Jack Quann
Jack Quann

07.20 12 Feb 2020


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The Central Bank of Ireland has said the pace growth in the Irish economy is set to slow this year and next.

It says a moderation of economic growth is expected in 2020, with a GDP forecast of 4.8%, down from 6.1% in 2019.

It also warns that even if an EU-UK trade deal is agreed, growth is expected to slow further in 2021 to 4.2%.

The most recent data indicates the Irish economy grew at a strong pace in 2019.

The Central Bank says: "Continued strong gains in employment and rising incomes supported domestic economic activity, with consumer spending and building and construction investment both growing strongly.

"Despite the weak external environment, last year saw very strong growth in exports, though this was concentrated in a small number of sectors - pharmaceuticals and chemicals, computer processors and computer services."

Central Bank Source: Central Bank of Ireland

The bank says that outside of these sectors, growth in other exports has been "more modest" and in line with "subdued international trade and weaker demand" in Ireland's main trading partners.

Following growth of 6.1% in 2019, GDP is forecast to grow by 4.8% this year and 4.2% next year.

Growth in underlying domestic demand is projected to slip from 4% in 2019 to 3.75% in 2020 - easing further again to 3% in 2021.

The bank says: "Given the slight easing seen over the past year, employment growth is projected to continue to slow somewhat from its previous very strong growth rate, with a further modest decline in the unemployment rate also in prospect.

"This moderation in employment growth means that the growth in consumer spending is also projected to ease back somewhat from its current growth rate of over 3%."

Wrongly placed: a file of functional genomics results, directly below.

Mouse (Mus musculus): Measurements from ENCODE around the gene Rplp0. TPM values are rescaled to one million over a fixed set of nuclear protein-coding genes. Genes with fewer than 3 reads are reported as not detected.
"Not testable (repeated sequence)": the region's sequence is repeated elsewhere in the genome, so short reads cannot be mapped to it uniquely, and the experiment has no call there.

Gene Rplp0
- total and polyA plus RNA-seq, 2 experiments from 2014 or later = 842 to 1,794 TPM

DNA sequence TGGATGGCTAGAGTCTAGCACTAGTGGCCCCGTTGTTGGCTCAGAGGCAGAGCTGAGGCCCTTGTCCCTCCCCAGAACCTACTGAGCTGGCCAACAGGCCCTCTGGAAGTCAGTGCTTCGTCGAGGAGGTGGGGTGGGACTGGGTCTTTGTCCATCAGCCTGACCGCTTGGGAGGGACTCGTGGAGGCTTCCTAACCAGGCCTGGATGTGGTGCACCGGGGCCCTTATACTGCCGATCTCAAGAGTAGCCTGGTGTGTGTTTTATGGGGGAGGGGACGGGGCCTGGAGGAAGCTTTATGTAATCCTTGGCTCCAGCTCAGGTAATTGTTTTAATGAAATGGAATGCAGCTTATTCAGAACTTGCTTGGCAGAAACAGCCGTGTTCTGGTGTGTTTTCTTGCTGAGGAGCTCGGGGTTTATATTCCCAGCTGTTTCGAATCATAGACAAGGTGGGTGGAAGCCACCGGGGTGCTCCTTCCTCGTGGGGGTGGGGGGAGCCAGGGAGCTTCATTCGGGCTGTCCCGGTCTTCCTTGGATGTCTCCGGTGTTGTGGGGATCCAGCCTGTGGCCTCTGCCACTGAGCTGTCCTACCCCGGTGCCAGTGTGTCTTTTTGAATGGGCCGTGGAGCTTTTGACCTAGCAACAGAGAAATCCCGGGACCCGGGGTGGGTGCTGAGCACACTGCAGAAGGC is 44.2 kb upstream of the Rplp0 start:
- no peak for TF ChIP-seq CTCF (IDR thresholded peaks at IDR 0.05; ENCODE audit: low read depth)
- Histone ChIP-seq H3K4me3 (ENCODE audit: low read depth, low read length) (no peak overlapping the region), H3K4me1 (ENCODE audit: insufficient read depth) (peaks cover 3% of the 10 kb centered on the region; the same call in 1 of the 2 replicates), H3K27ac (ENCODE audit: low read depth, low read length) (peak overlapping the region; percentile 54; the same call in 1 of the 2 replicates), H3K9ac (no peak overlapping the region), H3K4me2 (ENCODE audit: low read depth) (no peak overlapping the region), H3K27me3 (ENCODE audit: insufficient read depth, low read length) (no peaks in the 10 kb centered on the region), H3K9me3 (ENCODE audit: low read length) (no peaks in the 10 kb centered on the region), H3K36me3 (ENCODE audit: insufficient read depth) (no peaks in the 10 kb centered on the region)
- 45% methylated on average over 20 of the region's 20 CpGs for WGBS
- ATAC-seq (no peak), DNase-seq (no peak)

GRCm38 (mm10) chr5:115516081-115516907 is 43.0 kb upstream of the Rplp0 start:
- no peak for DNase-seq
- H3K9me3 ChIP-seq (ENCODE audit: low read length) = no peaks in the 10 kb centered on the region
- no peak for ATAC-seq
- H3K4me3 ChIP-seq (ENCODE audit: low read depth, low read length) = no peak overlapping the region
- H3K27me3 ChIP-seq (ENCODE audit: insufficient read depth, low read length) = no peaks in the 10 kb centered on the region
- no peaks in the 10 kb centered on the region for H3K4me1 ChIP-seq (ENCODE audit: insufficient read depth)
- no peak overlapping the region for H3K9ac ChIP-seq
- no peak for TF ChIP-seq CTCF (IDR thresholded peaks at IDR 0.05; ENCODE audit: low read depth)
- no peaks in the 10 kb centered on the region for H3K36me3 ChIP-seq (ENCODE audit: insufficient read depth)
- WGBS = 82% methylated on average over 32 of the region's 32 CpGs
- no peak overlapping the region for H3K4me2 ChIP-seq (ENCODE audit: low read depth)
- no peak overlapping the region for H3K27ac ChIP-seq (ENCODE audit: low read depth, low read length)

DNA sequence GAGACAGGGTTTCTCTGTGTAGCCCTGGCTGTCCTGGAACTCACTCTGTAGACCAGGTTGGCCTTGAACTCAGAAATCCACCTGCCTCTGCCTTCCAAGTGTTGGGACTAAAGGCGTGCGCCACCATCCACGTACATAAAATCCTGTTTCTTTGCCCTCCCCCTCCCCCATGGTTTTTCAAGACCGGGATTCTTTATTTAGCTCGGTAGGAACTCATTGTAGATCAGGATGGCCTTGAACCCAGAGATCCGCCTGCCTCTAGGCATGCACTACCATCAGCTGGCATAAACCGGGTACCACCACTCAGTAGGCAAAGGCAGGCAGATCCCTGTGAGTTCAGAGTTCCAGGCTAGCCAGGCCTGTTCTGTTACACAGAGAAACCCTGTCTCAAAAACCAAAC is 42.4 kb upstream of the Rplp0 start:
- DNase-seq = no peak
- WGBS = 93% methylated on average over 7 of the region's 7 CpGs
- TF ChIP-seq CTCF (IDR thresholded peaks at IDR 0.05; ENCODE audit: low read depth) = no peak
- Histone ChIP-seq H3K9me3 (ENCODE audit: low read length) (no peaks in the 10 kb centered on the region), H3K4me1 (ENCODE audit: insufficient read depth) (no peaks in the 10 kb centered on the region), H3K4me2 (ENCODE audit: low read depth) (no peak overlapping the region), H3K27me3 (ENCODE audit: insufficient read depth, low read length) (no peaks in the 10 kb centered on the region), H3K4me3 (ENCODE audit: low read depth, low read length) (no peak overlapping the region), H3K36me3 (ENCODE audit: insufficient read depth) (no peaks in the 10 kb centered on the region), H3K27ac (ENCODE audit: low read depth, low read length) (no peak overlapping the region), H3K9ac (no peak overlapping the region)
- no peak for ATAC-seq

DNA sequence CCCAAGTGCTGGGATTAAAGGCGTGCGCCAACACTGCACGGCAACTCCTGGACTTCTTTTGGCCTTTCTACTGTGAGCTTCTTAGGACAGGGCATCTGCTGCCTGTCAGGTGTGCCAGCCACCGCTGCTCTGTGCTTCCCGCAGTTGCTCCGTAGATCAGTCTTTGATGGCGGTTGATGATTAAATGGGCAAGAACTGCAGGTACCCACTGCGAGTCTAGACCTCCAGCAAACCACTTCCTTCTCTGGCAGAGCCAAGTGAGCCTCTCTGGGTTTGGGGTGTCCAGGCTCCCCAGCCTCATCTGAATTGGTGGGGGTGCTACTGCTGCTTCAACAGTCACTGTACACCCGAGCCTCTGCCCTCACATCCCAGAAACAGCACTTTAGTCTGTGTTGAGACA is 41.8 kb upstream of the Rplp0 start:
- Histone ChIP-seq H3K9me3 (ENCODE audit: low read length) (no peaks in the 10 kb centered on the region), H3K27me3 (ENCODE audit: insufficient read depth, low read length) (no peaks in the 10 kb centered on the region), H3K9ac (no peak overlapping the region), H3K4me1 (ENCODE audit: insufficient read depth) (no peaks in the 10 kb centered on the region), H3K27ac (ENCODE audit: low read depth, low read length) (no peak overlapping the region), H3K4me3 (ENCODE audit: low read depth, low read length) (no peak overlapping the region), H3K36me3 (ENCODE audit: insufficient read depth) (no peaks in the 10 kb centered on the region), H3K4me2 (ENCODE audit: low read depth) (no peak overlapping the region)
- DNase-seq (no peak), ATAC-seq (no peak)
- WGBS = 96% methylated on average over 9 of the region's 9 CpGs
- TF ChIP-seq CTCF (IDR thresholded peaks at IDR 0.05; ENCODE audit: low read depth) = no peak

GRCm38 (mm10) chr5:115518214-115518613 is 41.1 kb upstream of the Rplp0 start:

Mark Cassidy is director of economics at the Central Bank.

"The outlook for economic growth is broadly positive. While the economy has been growing strongly in recent years, the pace of that expansion is likely to slow down.

"Our forecasts are based on an assumption that an EU-UK trade agreement is in place from January 2021, but even in that scenario, which is not guaranteed, we still see the pace of economic growth gradually slowing.

"Employment is forecast to continue to grow, but at a more modest pace than in recent years.

"This will result in a slight reduction in the unemployment rate from present levels.

"The outlook is for labour market conditions to tighten a bit further as the effects of capacity constraints in parts of the labour market are felt."

He adds: "Economic growth in Ireland has remained remarkably resilient in recent years in the face of significant headwinds.

"Looking ahead, the key role of public policy should be to underpin stability by dampening potential volatility and enhancing the economy's resilience to withstand shocks".

Main image: The Central Bank of Ireland's headquarters in the Dublin Docklands | Image: Niall Carson/PA Archive/PA Images


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